So the next time you’re watching the news and there’s an ‘expert’ on who’s apparently impartial, take a quick look at their name and who they represent. Of course there’s also left-of-centre think tanks (Compass, the Fabian Society etc), but it just seems that there’s so many rightist ones and they’re trying to control the nature of the conversation and, indeed, government policy. Their obsession with free market policies and a small state means the little people, the 99%, us, aren’t going to get much of look-in. And make no mistake, these aren’t just lunatic fringe groups, they’re very rich, influential and connected individuals. And Brexit/Trump is going to re-energise them into think-tanking themselves into an economic stupor. These various groups need a reason for being, and they may have just found a new one. And of course, the right in the UK worships at the feet of the right in the US.
They say that after 40 years of unbridled power neoliberalism is dead; but you can be certain that whatever replaces it, that whatever these pin-striped vultures can collectively conjure up out of the sickly, fly-ridden remains of neoliberalism, it will be even worse. Increased automation has already arrived, and with it the loss of thousands of jobs. Perhaps these think tanks can conjure up a way of jobless people being able to participate in the joys of unfettered capitalism after their jobs have been claimed by robots and they have to rely on increasingly meagre state hand-outs? Where be the capitalist utopia then? Unless by then all think tanks are founded and run by soulless, unthinking automatons with no regard for the little people. But then how would we tell the difference?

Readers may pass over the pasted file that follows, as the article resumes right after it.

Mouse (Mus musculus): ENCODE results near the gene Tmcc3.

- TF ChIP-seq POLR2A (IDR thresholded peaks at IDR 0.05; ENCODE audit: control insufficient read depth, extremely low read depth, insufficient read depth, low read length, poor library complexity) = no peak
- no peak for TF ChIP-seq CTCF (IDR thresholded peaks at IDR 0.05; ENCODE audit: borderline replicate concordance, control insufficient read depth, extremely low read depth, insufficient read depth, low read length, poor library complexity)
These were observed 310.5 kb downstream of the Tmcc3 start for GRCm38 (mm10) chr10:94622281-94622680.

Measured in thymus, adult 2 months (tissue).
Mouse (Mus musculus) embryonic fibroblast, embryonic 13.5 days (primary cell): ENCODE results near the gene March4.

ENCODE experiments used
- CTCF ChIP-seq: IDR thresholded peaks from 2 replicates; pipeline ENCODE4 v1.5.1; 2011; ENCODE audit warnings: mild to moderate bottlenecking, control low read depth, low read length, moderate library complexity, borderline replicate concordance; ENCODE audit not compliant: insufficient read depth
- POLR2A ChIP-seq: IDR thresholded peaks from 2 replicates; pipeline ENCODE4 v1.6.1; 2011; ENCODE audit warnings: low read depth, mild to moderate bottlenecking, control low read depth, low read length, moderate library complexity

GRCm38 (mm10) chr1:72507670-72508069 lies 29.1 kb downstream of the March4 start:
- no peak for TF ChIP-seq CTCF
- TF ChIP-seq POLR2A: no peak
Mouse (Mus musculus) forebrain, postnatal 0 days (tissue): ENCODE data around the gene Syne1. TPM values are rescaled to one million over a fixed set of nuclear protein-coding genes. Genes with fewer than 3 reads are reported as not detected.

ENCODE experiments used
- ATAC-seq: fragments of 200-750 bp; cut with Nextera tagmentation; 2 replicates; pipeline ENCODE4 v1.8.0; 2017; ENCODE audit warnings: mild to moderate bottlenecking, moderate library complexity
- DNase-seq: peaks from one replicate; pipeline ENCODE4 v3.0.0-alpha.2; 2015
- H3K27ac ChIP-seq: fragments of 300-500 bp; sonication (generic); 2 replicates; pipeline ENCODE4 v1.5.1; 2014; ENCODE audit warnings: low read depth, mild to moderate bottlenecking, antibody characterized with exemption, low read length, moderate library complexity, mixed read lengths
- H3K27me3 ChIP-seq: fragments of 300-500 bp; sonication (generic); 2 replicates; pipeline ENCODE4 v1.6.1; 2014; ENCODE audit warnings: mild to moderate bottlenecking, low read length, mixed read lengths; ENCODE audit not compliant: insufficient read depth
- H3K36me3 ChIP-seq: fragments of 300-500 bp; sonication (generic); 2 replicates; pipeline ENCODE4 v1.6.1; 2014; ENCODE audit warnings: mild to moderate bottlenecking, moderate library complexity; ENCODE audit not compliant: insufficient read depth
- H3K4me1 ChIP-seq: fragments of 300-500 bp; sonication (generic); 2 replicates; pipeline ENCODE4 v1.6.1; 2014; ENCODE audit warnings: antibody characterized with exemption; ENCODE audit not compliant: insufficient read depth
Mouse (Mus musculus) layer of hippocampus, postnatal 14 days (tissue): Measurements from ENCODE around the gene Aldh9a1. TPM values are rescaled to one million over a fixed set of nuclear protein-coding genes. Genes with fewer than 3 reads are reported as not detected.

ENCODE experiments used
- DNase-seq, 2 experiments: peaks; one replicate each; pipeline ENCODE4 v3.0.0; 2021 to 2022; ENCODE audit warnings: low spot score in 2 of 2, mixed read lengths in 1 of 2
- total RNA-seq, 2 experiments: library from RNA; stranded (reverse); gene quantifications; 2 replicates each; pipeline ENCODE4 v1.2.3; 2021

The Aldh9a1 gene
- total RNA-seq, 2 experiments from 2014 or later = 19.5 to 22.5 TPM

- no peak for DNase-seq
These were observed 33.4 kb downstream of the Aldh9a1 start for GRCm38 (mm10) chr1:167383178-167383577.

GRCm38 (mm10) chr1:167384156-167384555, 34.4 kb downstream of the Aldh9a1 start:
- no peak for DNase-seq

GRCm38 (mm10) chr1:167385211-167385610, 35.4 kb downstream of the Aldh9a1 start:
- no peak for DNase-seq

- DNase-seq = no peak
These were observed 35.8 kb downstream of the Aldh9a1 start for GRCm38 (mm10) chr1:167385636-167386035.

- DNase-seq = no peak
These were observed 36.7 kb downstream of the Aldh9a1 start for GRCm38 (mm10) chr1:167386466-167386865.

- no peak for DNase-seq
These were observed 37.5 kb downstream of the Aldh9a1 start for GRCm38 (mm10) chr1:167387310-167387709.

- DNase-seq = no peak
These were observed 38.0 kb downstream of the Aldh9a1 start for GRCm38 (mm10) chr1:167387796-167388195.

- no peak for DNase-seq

Max Webster is the editor for Political Provocateur